Grace Lee Boggs and Jimmy Boggs wrote that “A revolution expands and enriches human identity.” Which is exactly what Emma Goldman’s 18 lessons can do for anyone who’s willing to put them to work, either in their organization or in their personal life. Or better still, in the spirit of #17 on Ari’s list of Emma’s lessons—“ends and means must be congruent”—in both at the same time.

The 60-page pamphlet expands on Ari’s already extensive bibliography, most formidably the four-volume, Zingerman’s Guide to Good Leading series.  In this most recent work, Ari builds on the material in those books by focusing on Emma Goldman’s work and life, putting forward 18 of her philosophical principles, pulled from her work in the late-19th and early-20th centuries, which, he believes, have already had a huge impact on Zingerman’s and can form the basis for a healthy, positive and progressive organization here in our own era. If Ari is correct that “Emma Goldman’s time is now” then this pamphlet is essential reading for anyone looking to lead in a revolutionary, sustainable and spiritually enriching way.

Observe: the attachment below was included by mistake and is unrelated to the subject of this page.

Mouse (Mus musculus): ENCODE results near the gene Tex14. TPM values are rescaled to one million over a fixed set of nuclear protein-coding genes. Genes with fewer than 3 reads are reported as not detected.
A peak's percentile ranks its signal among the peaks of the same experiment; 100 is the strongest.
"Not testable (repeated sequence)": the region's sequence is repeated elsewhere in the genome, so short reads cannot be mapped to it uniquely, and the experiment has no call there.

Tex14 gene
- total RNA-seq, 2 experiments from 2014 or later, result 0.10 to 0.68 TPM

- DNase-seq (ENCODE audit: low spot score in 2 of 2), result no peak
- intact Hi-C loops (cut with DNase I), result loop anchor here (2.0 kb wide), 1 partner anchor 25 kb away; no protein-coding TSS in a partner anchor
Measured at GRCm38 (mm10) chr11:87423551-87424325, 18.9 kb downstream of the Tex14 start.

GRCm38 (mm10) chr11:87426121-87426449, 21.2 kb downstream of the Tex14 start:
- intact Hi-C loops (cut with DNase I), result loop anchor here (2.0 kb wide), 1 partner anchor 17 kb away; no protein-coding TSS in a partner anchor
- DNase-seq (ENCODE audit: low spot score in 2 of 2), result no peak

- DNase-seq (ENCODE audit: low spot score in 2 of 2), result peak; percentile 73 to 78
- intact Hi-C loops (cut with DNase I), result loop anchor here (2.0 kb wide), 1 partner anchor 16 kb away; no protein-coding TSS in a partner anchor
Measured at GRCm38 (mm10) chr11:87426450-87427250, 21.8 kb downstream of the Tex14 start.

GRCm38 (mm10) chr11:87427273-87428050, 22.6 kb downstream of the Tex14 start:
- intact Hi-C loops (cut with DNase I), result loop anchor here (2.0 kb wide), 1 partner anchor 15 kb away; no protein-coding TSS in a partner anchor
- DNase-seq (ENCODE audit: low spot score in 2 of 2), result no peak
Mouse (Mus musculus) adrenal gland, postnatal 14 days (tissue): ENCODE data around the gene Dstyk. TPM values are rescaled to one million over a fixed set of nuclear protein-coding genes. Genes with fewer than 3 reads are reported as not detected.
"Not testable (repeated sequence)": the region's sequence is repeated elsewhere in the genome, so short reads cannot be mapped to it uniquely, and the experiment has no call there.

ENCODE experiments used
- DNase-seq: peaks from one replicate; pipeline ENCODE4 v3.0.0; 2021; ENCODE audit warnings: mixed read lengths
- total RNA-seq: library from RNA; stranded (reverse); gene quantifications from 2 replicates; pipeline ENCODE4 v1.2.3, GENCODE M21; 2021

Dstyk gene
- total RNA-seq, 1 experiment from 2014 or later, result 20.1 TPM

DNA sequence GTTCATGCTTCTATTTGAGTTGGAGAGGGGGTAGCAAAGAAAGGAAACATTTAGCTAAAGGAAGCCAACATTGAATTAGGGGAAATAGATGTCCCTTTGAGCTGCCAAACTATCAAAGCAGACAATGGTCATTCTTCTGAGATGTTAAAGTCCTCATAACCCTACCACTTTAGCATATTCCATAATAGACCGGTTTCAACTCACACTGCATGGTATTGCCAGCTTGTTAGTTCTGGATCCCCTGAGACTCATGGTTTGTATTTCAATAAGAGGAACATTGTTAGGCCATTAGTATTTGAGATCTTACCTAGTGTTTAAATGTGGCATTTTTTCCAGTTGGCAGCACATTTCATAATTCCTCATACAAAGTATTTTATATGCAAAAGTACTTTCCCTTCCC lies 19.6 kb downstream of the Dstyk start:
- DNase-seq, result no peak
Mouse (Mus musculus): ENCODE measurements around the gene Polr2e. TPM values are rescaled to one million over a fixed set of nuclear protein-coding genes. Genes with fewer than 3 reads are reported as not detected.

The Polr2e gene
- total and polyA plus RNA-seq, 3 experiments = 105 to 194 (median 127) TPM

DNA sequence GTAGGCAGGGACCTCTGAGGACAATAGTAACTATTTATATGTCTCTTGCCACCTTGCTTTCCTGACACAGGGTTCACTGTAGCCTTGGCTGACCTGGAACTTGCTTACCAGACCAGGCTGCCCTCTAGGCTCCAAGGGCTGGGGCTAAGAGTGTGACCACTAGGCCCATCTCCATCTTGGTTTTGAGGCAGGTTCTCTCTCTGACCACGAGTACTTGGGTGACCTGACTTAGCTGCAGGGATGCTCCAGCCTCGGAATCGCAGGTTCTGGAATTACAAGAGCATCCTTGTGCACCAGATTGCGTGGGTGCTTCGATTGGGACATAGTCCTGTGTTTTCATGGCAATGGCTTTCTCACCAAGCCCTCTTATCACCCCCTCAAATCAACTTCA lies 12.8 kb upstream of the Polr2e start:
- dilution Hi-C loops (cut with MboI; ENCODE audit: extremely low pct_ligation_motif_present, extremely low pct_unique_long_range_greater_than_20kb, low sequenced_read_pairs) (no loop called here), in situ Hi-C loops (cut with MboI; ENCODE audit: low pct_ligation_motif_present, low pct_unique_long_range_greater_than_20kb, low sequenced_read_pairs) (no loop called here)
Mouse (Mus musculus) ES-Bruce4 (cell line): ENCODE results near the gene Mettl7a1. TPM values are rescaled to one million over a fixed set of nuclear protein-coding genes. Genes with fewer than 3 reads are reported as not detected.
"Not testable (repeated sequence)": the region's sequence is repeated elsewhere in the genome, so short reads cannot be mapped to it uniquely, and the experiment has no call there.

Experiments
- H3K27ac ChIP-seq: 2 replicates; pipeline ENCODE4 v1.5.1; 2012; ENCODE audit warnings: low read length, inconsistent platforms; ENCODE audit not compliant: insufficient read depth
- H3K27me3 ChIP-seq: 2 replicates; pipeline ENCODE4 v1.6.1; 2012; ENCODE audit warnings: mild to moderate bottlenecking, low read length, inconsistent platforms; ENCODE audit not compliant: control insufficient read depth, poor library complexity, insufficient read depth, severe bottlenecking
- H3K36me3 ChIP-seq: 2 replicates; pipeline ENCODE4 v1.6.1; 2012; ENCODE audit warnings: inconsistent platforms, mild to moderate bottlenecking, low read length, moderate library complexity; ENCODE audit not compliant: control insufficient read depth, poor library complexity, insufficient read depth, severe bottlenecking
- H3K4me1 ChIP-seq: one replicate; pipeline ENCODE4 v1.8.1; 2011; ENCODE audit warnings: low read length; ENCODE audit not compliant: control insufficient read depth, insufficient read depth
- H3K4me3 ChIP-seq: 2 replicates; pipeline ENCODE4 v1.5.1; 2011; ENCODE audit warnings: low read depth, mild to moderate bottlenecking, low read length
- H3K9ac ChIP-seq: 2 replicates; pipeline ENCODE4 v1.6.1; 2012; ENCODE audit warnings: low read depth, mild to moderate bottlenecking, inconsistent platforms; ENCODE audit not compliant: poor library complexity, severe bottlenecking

The pamphlet has been published in honor of the June 27th, 2019 150th anniversary of Emma Goldman’s birth.  It’s come out in conjunction with the “150 Years of Emma Goldman” symposium put on by the University of Michigan’s Labadie Collection at the Hatcher Graduate Library, at which Ari was one of ten speakers.  As with all the books and pamphlets put out by Zingerman’s Press, “Going into Business with Emma Goldman” has been designed, put together and printed here in Ann Arbor.  In addition to Ari’s essay, the pamphlet also includes an essay by nationally-recognized executive coach and business writer Dawna Markova, the program from the University’s symposium and more.